You can tell if someone is using your network by checking what devices are connected to your network. All you need to do is log into your router to determine which devices are typically associated with your wireless network.
The first step for finding this information is usually in a section called “Device List” or “Attached Devices”. You should see a list of device names like “Barry’s iPhone,” but you should also be aware that some devices may only appear as their IP addresses which makes them difficult to identify.
If you see some device names that seem like they don’t belong on, or have never been on, your network, then you may have been compromised.
If You Think Your Network Has Been Compromised, Here Is What You Should Do
Unplug Your Potentially Compromised Device From The Internet
If a hacker has gained access to your device, this will “break” the connection to their server or device that has been used to gain access. This will limit the damage that could be caused and prevent further infection or data compromise.
Change Your Wireless Password Immediately
Log into your wireless router and change the Wi-Fi password as soon as possible. If anyone is connected nearby causing havoc on your home network, this will stop them in their tracks.
Run A Virus Scan On All Potentially Infected Devices
Your computer should have Anti-Virus on it already. If so, run a “Full Scan” or “Aggressive Scan”, as many A/V software companies call it, to isolate the infection. If any possible infection is found, quarantine or delete it.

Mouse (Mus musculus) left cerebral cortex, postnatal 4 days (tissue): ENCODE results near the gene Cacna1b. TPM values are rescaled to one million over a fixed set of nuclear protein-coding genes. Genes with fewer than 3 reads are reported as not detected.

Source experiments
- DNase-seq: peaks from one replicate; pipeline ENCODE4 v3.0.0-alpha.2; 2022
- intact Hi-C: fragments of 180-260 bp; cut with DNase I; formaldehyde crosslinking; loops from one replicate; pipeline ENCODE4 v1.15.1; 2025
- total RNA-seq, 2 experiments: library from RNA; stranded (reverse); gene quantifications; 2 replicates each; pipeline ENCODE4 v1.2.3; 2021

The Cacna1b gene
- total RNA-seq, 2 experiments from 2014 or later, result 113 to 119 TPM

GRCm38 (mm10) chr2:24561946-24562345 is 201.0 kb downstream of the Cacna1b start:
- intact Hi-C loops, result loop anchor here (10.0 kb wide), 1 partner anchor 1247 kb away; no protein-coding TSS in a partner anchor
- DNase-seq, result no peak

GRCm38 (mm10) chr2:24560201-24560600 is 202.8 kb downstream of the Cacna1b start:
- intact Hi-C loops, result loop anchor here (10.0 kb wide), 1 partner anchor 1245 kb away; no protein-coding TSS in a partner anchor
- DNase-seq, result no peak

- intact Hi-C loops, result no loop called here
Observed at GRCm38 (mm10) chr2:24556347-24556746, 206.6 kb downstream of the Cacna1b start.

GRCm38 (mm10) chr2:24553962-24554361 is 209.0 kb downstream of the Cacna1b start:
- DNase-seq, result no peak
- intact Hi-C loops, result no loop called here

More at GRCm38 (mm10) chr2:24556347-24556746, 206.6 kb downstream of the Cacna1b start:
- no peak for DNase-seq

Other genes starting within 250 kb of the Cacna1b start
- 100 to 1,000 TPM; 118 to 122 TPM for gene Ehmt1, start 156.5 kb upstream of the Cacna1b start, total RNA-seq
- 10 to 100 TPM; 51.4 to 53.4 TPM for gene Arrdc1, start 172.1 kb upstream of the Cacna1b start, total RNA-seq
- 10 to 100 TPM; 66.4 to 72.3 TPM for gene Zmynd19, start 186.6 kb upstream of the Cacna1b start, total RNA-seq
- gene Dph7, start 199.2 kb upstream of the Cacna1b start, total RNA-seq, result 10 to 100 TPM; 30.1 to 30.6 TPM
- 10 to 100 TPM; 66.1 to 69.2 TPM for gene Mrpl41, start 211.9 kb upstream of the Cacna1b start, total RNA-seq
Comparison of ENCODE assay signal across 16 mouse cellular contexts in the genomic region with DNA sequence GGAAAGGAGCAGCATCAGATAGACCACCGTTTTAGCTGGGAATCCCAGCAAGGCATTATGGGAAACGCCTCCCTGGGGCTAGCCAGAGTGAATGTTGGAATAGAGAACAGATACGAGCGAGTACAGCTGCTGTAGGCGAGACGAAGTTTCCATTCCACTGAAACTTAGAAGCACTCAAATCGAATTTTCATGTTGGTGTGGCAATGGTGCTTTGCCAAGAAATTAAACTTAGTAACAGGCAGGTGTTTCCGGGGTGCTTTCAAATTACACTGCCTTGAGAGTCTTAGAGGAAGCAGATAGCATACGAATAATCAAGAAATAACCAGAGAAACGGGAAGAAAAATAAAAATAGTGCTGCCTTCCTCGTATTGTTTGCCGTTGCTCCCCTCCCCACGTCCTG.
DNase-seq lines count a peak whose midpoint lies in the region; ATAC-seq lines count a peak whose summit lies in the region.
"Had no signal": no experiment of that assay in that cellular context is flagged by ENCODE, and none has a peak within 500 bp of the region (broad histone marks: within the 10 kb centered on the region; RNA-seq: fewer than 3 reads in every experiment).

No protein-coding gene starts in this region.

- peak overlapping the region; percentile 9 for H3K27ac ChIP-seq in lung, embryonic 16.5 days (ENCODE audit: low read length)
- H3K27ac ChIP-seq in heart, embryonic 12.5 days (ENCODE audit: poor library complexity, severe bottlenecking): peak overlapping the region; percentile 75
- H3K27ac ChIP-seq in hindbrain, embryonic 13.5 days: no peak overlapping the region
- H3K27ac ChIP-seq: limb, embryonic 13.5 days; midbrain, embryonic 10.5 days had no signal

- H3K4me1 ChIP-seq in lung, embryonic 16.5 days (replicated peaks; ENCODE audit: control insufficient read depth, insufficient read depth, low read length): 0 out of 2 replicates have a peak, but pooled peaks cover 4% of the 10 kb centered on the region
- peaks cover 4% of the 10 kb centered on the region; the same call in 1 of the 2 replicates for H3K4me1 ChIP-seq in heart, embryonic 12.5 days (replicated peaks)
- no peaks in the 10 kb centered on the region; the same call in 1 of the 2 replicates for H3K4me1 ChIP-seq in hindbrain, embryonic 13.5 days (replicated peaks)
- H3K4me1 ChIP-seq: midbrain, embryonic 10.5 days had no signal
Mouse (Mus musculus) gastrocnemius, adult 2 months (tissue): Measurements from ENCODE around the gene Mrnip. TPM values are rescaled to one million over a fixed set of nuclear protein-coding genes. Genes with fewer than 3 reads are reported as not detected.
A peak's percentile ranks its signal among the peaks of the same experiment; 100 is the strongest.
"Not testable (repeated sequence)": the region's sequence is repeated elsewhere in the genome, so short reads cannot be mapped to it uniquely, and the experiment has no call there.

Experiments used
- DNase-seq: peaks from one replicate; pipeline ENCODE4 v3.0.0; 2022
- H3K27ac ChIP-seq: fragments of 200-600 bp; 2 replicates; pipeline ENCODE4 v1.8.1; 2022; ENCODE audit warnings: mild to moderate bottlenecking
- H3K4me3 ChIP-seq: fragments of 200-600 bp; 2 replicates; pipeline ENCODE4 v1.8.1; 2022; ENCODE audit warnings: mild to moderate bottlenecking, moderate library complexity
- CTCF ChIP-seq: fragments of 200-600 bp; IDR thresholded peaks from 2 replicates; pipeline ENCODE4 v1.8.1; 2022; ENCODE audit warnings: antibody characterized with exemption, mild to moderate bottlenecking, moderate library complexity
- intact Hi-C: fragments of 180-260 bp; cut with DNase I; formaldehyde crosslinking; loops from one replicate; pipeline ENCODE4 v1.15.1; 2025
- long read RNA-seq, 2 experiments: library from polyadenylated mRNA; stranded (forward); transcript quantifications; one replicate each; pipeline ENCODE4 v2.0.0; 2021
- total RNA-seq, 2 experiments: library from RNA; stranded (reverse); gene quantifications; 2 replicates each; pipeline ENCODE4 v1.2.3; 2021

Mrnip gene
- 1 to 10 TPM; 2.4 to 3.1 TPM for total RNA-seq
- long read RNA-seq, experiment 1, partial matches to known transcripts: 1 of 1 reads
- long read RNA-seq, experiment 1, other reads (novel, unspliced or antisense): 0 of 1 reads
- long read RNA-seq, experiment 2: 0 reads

Call A Local IT Services Company For Eradication
Disconnecting from the internet for a long enough period may stop the bad actor in their tracks, but you should call a local professional for help. Running a virus scan may find Malware and remove it, but there could still be remnants on your device or network that will take a professional to fully remedy and keep the attack from reoccurring.
How To Prevent Hackers From Accessing Your Network In The First Place
Be Cautious When Opening Attachments or Clicking Links In Email or On The Web
Infected files or links are often used to transmit malicious software. The virus will download and install itself on your device when you click on the link or attachment. These viruses can make changes to your network, such as disabling Windows firewalls, enabling remote access, logging your keystrokes to steal sensitive data, or encrypting your data for a ransom.
Use A Reputable Anti-Virus Software
There are a fair share of “good” free Anti-Virus programs out there, but make sure they do what they need to do. The problem with a free A/V is that they may not protect you to their fullest ability. You typically have to pay for all of their protection features. Whatever Anti-Virus you use, make sure you do your research to make sure it will protect your devices. A lot of people are reluctant to pay for A/V, but your data and personal identity are at stake, so $37/year is not that bad.
Always Keep Your Software Up To Date
Don’t ignore those pesky Microsoft Windows updates or any other software updates for that matter. They are not there to annoy you. They are provided to keep your systems secure and running at optimal performance. Regularly installing these provided updates decrease the chances of a malicious attack from a software vulnerability.
Recapping everything said above, just be diligent when browsing the internet as well as keep all of your software and systems up to date when different vendors release patches and updates. Keep a keen eye on the activity on your home network and don’t ever think anything is not a big deal. Your data and personal identity are at risk! If you suspect you may have been compromised or hacked in some way. take the necessary steps to identify the risk and eradicate it.